Tomorrow is surgery day. I don’t feel ready to go through it, and yet I want the procedure over and the Thing gone. I need to feel something, anything is being done.
After tomorrow, life will never be the same again. Mind you, it strikes me that we could say this every evening before we go to bed. Life is never the same from one day to the next; we are a day older, maybe even wiser; a day closer to death, even in the midst of health.
I am scared, but I can’t put a shape, a description or a voice to the fear. I have never had an operation before so it feel alien that someone will remove a part of me (albeit a part I don’t want) and leave me looking different – although I don’t yet know in what way.
Most people who have an operation are left with only a scar as the only outward sign of the surgery. The sort of procedure I am having will leave more than a scar as its calling card, both physically and emotionally.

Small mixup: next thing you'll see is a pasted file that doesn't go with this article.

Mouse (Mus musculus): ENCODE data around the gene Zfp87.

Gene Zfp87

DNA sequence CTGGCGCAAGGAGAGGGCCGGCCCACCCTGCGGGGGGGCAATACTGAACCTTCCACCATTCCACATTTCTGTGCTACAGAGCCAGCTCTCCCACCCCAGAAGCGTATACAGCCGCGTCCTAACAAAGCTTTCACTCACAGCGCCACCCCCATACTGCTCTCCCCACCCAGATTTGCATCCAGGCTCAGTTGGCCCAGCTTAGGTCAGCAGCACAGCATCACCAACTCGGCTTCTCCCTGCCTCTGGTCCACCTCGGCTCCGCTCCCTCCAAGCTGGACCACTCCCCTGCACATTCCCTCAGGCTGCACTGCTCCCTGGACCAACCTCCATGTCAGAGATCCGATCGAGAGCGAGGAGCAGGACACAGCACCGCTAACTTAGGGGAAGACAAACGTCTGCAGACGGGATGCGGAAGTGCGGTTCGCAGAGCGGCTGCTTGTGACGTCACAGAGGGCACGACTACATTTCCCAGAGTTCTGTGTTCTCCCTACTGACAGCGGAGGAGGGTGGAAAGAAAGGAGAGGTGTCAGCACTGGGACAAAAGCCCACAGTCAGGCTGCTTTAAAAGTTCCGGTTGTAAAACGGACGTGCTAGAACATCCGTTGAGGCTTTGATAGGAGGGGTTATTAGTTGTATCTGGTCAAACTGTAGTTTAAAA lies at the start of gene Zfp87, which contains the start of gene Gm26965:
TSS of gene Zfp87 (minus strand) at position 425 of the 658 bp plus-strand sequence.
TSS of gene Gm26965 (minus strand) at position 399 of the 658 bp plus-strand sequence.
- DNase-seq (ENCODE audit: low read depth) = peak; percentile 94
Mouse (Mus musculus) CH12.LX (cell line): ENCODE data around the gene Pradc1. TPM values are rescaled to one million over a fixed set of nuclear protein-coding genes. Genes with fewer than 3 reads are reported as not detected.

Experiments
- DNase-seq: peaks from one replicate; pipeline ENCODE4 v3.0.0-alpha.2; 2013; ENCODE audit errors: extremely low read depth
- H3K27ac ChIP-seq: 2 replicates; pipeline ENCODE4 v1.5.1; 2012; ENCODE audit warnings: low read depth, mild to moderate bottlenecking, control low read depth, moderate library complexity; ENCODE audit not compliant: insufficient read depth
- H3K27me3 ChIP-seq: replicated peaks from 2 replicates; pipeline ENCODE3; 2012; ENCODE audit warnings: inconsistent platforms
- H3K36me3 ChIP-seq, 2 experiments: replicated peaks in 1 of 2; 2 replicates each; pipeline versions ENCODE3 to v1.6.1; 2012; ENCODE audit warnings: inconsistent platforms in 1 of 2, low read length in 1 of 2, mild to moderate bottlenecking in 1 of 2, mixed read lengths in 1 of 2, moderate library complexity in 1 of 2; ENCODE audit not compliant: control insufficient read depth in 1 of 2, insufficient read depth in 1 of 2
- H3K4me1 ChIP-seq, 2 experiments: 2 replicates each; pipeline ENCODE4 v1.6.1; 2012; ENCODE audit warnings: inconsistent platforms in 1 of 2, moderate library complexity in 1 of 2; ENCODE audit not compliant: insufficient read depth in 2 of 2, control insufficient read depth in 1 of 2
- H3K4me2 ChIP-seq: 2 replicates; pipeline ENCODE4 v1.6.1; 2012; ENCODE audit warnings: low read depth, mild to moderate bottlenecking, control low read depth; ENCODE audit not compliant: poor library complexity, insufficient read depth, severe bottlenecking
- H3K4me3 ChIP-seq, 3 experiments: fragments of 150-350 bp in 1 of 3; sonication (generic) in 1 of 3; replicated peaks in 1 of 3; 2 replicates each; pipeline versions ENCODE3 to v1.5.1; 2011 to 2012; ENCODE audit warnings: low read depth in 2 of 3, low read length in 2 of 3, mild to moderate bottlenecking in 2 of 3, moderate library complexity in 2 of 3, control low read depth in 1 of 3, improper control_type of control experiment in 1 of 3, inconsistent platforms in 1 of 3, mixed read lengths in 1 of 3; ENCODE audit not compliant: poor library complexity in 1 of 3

For many illnesses and diseases, the operation is the conclusion. Once healed, the patient reverts back to being a person. For cancerees, surgery is just the first step; the start of a journey of unknown length and duration. The Chinese philosopher Laozi told us that “a journey of 1000 miles begins with a single step”. Tomorrow morning I must take that first, single step.